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Top 10 active transportation stories of 2015
2015 was a banner year for people who bike, walk and ride transit in the Chicago region.
As you read through this list of our favorite active transportation stories of 2015, we hope you’ll consider supporting our work in 2016 so that we can continue fighting for better transportation options.
There’s much more work to be done to ensure everyone in the city and suburbs has access to a range of transportation options, but in 2015 these 10 stories gave us hope (listed in no particular order).
1. Chicago passes 100 mile bike lane goal
Responding to calls from Active Trans and other advocates, in 2011 Mayor Rahm Emanuel adopted a goal to build 100 miles of advanced bike lanes by 2015. This November, the Chicago Department of Transportation (CDOT) surpassed that goal, including the much-lauded Clybourn Ave. bike lanes, which are curb-separated and on a state route. (Photo shows Active Trans Executive Director Ron Burke speaking at the recent unveiling the Clybourn curb-protected bike lane.)
2. Divvy expands
Chicago’s bike share program expanded by 176 stations and 1,760 bikes in 2015, for a total of 476 stations and 4,760 bikes to better serve more Chicago neighborhoods. In addition, more than 1,000 people have enrolled in the Divvy For Everyone program that provides $5 memberships to low income residents. And, Divvy is set to expand by 70 more stations next year in Chicago and, for the first time, the suburbs of Oak Park and Evanston.
3. Kinzie bike lane stays
When a proposal surfaced in the city council to remove the Kinzie bike lane – Chicago’s first protected bike lane – the bicycling community came out in force, signing more than 1,400 letters against the proposal to aldermen across the city. In September, CDOT officials confirmed the lane would not only stay but be improved.
4. Loop Link launches
In December CDOT and the Chicago Transit Authority (CTA) launched the city’s first bus rapid transit (BRT) corridor to prioritize and speed up bus travel east-west across the Loop, where about 75 percent of all people move by foot and bus. Loop Link features include red dedicated bus lanes, improved stations and new east-west protected bike lanes.
5. The 606 and Cal-Sag open
June was quite a month for urban trails in the Chicago region. After years of neighborhood advocacy, the 606 — also known as the Bloomingdale Trail — opened on the Northwest Side, connecting four diverse neighborhoods on a former elevated freight train right of way. That same day, the first segment of the 26-mile biking and walking path known as the Cal-Sag Trail opened in Chicago’s South Suburbs.
6. New CTA station opens at Cermak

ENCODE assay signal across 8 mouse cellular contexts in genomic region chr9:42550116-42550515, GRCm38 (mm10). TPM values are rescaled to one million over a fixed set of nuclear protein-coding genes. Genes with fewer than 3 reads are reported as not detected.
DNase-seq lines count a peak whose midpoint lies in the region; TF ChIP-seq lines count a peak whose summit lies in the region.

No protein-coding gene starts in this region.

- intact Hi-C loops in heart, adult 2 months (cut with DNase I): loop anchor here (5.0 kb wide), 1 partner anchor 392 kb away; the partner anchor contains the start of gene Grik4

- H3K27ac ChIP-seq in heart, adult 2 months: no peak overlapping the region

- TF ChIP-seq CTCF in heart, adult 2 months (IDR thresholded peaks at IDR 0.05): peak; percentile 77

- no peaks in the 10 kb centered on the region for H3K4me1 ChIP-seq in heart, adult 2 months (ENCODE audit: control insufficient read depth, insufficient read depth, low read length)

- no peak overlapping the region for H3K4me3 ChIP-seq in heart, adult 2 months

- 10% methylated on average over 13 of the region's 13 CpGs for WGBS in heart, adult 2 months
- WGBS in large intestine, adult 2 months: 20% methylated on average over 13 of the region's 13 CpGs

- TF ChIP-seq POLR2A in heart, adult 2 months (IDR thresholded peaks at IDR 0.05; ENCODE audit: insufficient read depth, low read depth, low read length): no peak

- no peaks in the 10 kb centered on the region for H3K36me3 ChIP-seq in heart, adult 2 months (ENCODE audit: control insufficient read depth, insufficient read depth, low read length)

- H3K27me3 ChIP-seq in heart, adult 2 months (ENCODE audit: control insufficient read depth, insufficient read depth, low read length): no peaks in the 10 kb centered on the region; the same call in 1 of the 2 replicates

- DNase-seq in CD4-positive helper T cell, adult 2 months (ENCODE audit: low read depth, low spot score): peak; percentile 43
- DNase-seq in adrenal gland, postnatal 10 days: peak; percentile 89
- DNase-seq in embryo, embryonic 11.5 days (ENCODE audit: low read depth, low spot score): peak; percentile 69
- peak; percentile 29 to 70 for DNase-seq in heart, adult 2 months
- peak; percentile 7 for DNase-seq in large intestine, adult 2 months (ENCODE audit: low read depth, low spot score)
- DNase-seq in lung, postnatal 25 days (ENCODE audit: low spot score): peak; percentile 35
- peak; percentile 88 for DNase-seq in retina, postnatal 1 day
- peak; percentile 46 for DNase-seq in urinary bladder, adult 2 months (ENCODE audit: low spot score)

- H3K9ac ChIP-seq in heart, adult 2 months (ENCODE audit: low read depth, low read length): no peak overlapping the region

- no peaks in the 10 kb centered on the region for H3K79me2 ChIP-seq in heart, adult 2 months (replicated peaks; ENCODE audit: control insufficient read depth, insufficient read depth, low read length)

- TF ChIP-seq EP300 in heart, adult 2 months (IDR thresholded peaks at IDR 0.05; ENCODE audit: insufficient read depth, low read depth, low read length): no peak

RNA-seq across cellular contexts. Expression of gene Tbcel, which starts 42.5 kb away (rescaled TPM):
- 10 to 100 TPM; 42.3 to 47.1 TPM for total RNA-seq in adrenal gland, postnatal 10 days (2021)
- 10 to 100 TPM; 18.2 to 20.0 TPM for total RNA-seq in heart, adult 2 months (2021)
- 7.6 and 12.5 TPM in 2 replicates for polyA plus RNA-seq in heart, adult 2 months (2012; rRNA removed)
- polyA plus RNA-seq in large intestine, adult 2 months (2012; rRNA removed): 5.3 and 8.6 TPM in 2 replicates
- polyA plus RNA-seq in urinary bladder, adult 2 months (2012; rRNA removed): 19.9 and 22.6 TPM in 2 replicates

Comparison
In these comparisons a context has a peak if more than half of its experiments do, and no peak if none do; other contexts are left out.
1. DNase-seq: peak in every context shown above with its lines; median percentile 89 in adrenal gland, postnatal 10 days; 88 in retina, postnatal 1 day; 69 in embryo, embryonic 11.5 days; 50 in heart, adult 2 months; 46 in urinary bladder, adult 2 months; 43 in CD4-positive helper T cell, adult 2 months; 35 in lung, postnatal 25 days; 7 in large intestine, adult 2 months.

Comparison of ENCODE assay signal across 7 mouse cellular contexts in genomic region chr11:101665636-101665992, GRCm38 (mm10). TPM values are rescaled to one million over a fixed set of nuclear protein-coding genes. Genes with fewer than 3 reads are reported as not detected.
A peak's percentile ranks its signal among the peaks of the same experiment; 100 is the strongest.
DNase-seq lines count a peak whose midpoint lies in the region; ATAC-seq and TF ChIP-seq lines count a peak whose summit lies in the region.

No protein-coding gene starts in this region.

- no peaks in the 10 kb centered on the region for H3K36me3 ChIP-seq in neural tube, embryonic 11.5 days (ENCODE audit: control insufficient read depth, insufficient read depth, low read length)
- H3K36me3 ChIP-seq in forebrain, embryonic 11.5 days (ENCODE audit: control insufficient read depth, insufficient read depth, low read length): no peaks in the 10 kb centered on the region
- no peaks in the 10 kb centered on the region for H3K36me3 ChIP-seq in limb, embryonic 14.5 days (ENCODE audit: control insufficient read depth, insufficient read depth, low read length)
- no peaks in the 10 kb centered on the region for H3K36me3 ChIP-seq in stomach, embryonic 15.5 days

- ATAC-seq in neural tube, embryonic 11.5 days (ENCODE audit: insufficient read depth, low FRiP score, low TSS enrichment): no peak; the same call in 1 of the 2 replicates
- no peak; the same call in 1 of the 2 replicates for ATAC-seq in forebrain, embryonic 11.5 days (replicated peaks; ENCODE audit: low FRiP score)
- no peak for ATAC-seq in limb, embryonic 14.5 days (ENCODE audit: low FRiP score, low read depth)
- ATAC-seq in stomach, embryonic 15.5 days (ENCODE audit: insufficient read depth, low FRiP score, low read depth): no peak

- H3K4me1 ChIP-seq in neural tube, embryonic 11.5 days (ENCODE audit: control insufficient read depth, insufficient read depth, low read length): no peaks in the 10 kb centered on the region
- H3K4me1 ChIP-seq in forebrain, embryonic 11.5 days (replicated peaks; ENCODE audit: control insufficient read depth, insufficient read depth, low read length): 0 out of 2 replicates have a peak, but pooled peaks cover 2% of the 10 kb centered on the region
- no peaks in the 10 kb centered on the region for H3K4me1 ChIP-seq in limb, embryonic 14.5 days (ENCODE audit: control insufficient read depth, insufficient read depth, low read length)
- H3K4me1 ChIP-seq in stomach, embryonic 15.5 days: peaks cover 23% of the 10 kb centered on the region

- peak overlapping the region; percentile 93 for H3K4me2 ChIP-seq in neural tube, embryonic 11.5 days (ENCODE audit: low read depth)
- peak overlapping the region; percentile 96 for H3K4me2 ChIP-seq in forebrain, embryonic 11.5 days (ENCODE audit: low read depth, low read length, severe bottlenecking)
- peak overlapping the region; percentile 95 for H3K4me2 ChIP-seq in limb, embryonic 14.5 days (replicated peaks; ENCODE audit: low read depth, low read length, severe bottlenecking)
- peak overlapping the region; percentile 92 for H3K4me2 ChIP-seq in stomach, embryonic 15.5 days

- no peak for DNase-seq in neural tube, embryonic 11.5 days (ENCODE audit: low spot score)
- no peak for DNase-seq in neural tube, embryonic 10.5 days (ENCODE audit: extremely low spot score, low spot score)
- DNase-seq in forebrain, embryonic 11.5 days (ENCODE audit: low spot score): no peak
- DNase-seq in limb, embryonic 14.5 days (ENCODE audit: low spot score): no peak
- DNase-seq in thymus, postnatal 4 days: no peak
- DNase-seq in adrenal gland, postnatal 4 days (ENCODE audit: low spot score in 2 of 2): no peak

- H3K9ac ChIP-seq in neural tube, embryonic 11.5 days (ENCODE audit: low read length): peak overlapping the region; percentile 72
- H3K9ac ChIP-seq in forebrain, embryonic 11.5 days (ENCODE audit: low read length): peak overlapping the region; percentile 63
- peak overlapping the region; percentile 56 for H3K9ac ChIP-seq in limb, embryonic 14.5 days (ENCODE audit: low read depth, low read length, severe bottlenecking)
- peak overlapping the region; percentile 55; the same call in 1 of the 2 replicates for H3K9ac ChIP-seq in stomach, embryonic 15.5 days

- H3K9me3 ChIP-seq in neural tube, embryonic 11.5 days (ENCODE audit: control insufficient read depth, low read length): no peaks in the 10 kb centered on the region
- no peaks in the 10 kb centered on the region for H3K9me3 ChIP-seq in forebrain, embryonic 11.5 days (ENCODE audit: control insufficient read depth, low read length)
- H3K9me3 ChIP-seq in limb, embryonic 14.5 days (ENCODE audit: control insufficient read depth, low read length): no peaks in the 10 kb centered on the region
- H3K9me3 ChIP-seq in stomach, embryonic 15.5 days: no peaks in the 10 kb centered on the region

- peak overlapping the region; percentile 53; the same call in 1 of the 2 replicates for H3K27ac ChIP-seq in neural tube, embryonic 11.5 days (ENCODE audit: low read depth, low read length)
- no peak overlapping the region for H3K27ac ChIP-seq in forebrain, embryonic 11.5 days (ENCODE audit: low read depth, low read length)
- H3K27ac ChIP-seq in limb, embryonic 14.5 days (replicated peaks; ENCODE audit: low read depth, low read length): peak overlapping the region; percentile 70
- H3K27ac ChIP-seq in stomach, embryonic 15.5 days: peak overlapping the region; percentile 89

February marked the opening of the new Cermak-McCormick Place CTA Green Line station on the Near South Side. The ADA-accessible station includes three entrance points, a fully enclosed boarding platform, new sidewalks and bike racks.
7. More than $200M in CMAQ funding goes to transit and bike projects
In October the Chicago Metropolitan Agency for Planning (CMAP) announced more than $200 million in funding for biking, walking and transit projects in the Chicago region. The funding comes from the federal Congestion Mitigation and Air Quality Program (CMAQ), which Active Trans and other advocates helped preserve when it was targeted for elimination locally a few years ago. For nearly 25 years, CMAQ has been the region’s largest source of funding for biking and walking and also a major source of transit funding.
8. CTA invests in local bus service
In 2015 CTA showed signs it’s determined to speed up its local buses, which often bunch and get stuck in traffic. In December, the agency restored express bus service on Ashland and Western Ave. while adding traffic signal priority and optimizing stop spacing — all steps towards a bus rapid transit corridor on Ashland. The new service launched just days after the agency announced it will be launching pilot programs for bus routes in 2016 on Lincoln Ave. on the North Side and 31st St. on the Near South Side, responding to scores of neighborhood advocates.
9. NICTD allows bikes on South Shore Line trains
In June, Active Trans awarded the Northern Indiana Commuter Transportation District (NICTD), which operates South Shore Line trains, the Broken Spoke Award for the dubious distinction of being the only commuter train line in the nation that does not allow passengers to bring bikes on trains. In August, NICTD finally changed its policy and launched a bikes on trains pilot program.
10. CTA, Metra and Pace launch Ventra mobile app
In November, the three transit agencies in the Chicago region launched a new mobile app that allows riders to purchase Metra tickets, track trains and buses, and manage their Ventra accounts. The app is a step forward for fare payment in the region, but it falls short of a universal payment system that the region needs. For example, many low-income riders and seniors don’t have smartphones to use the new app.
All this progress is a testament to the hard work of advocates across the region who believe the regional transportation network should continue to grow in a healthy, equitable and sustainable way.
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